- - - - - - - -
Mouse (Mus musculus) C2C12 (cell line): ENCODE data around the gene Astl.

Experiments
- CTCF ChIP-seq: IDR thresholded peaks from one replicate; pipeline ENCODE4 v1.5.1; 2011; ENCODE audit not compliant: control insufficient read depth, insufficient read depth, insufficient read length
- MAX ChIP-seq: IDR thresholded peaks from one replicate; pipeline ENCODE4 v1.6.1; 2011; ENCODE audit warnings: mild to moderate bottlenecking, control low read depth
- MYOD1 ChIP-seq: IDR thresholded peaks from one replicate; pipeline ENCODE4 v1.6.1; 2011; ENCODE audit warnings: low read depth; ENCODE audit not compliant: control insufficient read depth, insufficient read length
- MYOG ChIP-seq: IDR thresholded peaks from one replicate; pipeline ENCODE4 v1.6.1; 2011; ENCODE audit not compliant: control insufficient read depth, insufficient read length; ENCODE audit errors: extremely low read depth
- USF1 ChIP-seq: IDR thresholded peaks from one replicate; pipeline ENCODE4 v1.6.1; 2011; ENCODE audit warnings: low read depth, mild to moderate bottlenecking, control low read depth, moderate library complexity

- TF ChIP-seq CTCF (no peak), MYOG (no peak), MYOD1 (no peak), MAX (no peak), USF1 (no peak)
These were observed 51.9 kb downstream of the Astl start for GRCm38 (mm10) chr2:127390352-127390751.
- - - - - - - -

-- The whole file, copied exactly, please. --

Mouse (Mus musculus) C2C12 (cell line): ENCODE data around the gene Astl.

Experiments
- CTCF ChIP-seq: IDR thresholded peaks from one replicate; pipeline ENCODE4 v1.5.1; 2011; ENCODE audit not compliant: control insufficient read depth, insufficient read depth, insufficient read length
- MAX ChIP-seq: IDR thresholded peaks from one replicate; pipeline ENCODE4 v1.6.1; 2011; ENCODE audit warnings: mild to moderate bottlenecking, control low read depth
- MYOD1 ChIP-seq: IDR thresholded peaks from one replicate; pipeline ENCODE4 v1.6.1; 2011; ENCODE audit warnings: low read depth; ENCODE audit not compliant: control insufficient read depth, insufficient read length
- MYOG ChIP-seq: IDR thresholded peaks from one replicate; pipeline ENCODE4 v1.6.1; 2011; ENCODE audit not compliant: control insufficient read depth, insufficient read length; ENCODE audit errors: extremely low read depth
- USF1 ChIP-seq: IDR thresholded peaks from one replicate; pipeline ENCODE4 v1.6.1; 2011; ENCODE audit warnings: low read depth, mild to moderate bottlenecking, control low read depth, moderate library complexity

- TF ChIP-seq CTCF (no peak), MYOG (no peak), MYOD1 (no peak), MAX (no peak), USF1 (no peak)
These were observed 51.9 kb downstream of the Astl start for GRCm38 (mm10) chr2:127390352-127390751.